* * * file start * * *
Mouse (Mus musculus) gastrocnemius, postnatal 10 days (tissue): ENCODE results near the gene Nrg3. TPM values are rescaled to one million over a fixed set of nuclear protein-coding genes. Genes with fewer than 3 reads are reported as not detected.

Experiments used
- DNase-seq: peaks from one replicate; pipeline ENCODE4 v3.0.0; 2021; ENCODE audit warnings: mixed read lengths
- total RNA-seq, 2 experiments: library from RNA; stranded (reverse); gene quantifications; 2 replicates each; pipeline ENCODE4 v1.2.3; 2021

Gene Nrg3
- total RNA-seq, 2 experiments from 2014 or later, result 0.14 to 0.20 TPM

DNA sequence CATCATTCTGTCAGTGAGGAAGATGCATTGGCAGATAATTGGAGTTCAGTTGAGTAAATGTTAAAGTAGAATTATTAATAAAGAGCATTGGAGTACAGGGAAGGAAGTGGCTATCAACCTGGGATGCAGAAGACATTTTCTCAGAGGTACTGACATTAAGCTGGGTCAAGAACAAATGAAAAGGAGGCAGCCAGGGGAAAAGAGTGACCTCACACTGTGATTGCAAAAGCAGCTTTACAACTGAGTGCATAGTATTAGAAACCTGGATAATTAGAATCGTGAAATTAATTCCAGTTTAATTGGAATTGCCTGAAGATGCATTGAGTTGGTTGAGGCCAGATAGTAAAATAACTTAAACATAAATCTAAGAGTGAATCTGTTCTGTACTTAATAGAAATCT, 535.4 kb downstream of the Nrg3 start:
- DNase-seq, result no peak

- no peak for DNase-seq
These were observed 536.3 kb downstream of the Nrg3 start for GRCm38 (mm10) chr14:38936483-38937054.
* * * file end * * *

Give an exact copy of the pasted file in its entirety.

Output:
Mouse (Mus musculus) gastrocnemius, postnatal 10 days (tissue): ENCODE results near the gene Nrg3. TPM values are rescaled to one million over a fixed set of nuclear protein-coding genes. Genes with fewer than 3 reads are reported as not detected.

Experiments used
- DNase-seq: peaks from one replicate; pipeline ENCODE4 v3.0.0; 2021; ENCODE audit warnings: mixed read lengths
- total RNA-seq, 2 experiments: library from RNA; stranded (reverse); gene quantifications; 2 replicates each; pipeline ENCODE4 v1.2.3; 2021

Gene Nrg3
- total RNA-seq, 2 experiments from 2014 or later, result 0.14 to 0.20 TPM

DNA sequence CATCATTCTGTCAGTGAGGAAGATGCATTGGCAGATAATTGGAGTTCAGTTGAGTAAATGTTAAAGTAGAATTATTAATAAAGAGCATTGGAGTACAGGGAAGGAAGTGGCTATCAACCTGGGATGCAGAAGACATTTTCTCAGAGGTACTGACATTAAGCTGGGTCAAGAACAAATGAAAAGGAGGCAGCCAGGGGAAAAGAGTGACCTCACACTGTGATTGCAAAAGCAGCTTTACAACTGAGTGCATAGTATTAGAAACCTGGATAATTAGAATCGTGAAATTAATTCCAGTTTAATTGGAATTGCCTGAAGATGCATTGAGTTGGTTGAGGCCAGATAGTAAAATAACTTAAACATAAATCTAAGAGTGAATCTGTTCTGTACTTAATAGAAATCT, 535.4 kb downstream of the Nrg3 start:
- DNase-seq, result no peak

- no peak for DNase-seq
These were observed 536.3 kb downstream of the Nrg3 start for GRCm38 (mm10) chr14:38936483-38937054.